4. If someone requests one of the books you have listed, you ship it out to the address that PaperBackSwap gives you. When they receive the book, you get a credit that you can use for another book.

When I signed up, I just listed nine junk books to get the credit, but once I got some good ones in the mail, read them, and wanted more, I found myself listing all of my books that I didn’t want to keep. Since then, I’ve had little trouble getting ahold of interesting stuff to read.

What’s the availability like? If you’re looking to get bestsellers, this probably isn’t the place to go, but if you’re like me, reading through a lot of classics and such, this is a fantastic place to pick up books. Since I joined about a month ago, I’ve picked up Rabbit, Run and Dutch (shipped free to my home) and sent out six books I didn’t want any more, which means that I still have a pile of credits left to get free books in the mail.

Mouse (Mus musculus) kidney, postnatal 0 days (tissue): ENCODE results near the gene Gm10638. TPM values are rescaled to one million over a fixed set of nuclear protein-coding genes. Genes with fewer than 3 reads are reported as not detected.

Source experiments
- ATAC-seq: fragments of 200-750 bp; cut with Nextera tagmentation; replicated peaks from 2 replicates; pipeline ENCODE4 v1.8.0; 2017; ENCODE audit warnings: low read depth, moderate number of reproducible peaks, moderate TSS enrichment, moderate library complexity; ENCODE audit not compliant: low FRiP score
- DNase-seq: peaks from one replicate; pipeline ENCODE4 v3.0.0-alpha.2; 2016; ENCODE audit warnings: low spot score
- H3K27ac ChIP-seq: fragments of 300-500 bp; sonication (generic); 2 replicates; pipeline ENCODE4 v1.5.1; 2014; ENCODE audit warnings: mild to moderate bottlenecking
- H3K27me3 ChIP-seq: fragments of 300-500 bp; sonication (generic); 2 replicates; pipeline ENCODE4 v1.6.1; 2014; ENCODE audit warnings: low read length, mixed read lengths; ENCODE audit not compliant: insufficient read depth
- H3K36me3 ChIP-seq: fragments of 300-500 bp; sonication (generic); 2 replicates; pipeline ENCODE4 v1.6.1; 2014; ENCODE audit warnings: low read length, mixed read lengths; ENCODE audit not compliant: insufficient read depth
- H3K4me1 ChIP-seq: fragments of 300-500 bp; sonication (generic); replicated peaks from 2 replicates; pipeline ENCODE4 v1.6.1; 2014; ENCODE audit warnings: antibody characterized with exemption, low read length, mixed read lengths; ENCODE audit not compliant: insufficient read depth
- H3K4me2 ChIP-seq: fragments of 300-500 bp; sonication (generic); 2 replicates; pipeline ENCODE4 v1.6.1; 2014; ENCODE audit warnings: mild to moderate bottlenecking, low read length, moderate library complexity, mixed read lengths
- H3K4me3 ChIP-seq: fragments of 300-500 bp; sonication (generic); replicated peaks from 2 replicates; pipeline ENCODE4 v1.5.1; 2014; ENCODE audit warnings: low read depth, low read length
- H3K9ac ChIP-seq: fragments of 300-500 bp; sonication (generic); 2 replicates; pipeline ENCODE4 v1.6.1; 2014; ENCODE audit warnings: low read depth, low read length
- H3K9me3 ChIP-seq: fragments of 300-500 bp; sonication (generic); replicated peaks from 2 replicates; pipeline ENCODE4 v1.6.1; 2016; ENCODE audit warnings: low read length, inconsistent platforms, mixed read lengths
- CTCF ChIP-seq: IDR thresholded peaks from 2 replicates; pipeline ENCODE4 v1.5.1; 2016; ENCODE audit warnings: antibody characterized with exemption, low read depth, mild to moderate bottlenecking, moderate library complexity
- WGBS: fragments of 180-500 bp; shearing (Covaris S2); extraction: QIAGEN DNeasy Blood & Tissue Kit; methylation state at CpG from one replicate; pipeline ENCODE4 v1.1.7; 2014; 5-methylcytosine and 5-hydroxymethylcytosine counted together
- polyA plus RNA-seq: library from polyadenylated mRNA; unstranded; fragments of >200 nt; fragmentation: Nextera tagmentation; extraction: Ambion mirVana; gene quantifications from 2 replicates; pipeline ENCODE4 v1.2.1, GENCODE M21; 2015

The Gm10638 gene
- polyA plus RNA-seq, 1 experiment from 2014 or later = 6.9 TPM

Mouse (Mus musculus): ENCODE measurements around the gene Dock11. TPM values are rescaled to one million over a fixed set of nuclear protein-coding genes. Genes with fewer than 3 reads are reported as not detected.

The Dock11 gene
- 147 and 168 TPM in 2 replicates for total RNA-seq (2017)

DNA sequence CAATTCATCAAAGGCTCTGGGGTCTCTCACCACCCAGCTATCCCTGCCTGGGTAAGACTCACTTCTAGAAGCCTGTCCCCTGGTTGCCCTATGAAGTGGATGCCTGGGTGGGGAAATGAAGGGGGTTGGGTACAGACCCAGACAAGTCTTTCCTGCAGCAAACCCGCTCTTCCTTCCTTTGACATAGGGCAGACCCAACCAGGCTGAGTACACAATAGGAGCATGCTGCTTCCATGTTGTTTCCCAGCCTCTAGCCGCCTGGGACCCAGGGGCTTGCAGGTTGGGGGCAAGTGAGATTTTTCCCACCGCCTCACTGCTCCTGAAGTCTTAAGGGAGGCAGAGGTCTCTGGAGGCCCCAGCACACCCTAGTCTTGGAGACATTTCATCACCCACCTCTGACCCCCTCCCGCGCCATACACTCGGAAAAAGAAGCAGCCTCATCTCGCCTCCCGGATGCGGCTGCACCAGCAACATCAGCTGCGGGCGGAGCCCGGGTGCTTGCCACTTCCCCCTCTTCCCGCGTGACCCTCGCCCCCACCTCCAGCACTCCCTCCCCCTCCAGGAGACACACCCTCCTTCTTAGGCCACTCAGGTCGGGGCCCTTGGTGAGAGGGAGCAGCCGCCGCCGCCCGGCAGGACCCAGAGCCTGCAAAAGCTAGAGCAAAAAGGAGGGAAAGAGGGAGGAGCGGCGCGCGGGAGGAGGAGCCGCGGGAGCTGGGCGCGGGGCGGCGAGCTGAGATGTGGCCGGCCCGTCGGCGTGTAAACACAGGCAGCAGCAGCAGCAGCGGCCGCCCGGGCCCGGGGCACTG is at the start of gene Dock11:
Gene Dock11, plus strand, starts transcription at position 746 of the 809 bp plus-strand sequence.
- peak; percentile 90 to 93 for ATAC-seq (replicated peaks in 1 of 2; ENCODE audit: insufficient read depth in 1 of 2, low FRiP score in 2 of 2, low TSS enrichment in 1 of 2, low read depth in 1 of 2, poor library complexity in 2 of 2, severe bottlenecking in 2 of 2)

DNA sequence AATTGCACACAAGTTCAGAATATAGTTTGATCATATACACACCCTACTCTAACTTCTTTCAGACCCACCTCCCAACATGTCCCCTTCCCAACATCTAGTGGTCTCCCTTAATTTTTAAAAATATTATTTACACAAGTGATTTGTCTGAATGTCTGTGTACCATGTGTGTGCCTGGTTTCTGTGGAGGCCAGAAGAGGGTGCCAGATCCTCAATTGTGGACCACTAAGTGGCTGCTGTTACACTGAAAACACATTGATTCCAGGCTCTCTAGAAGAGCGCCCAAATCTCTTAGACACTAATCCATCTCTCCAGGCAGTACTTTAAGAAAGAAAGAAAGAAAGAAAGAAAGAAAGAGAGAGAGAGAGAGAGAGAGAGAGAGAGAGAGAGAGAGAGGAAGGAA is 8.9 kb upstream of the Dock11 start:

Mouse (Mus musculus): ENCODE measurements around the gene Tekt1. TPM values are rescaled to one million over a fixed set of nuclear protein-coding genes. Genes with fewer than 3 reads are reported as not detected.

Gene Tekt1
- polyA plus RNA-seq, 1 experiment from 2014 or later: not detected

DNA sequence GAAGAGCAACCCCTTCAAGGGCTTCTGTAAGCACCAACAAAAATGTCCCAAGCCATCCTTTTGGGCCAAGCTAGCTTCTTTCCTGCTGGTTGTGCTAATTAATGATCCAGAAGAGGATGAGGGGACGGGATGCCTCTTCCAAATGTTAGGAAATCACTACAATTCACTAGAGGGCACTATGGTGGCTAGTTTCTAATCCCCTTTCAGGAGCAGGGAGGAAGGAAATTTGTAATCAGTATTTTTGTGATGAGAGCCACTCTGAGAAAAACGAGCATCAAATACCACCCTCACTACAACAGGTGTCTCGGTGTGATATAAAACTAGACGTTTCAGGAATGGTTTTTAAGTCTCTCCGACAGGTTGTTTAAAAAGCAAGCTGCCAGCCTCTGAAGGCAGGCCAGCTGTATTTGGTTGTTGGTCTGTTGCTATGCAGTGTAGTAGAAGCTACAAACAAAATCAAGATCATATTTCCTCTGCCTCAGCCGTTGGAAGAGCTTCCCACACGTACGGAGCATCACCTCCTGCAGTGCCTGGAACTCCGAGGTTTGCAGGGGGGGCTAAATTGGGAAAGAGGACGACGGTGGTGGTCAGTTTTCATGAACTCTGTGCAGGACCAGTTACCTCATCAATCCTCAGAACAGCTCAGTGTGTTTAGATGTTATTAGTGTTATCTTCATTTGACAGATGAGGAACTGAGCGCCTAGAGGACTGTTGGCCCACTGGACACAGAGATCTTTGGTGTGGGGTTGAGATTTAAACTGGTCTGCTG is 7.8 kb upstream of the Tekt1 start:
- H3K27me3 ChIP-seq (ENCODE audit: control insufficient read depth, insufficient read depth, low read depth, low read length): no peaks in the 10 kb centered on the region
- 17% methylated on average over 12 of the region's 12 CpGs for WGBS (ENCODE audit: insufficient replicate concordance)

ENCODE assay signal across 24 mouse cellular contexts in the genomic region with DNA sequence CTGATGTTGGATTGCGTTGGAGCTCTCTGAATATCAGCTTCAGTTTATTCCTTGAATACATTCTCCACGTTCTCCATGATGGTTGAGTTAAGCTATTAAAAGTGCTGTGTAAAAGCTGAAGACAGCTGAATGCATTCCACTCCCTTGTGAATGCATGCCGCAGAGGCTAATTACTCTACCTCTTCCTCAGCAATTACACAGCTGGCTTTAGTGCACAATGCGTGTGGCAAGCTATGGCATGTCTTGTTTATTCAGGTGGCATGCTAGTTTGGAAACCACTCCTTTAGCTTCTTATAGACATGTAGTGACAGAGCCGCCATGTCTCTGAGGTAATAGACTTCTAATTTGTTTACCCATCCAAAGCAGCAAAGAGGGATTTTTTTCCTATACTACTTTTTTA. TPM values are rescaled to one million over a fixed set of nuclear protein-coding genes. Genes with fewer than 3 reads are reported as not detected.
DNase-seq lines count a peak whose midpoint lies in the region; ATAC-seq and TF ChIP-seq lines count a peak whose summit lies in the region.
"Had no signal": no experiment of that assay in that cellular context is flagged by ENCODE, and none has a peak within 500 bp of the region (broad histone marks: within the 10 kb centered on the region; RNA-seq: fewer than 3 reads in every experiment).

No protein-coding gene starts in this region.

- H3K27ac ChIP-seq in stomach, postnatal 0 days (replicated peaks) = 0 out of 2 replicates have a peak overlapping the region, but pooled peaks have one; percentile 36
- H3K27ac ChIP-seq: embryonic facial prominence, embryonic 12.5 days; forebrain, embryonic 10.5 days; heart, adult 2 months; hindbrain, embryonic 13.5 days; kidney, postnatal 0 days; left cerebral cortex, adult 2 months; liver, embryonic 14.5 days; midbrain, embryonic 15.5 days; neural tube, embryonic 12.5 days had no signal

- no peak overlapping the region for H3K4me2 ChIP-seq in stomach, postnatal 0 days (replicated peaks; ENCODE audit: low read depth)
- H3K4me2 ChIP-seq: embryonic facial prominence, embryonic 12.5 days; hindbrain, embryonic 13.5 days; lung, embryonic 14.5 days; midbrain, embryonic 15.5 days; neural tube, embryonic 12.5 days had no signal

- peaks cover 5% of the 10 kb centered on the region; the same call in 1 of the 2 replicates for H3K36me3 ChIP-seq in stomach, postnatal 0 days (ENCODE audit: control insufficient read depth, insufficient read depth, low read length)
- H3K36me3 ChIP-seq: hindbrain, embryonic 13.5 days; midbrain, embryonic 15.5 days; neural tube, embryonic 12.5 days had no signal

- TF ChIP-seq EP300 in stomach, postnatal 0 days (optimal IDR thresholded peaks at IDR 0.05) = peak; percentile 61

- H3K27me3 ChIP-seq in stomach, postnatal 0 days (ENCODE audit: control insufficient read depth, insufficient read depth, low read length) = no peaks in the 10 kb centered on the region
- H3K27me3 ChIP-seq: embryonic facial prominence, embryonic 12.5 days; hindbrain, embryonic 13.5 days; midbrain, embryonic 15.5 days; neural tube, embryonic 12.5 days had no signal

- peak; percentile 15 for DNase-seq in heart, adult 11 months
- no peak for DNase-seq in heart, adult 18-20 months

Basically, it’s an extremely cheap way to get books. I like to think of it as a giant, well-organized book swap meet, and I thought it might be of interest to the more frugal bibliophiles who read The Simple Dollar.

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  1. Anon says:

    bookmooch.com does the same thing, so if you can’t find a book you’re looking for you might want to try it.

  2. Ali says: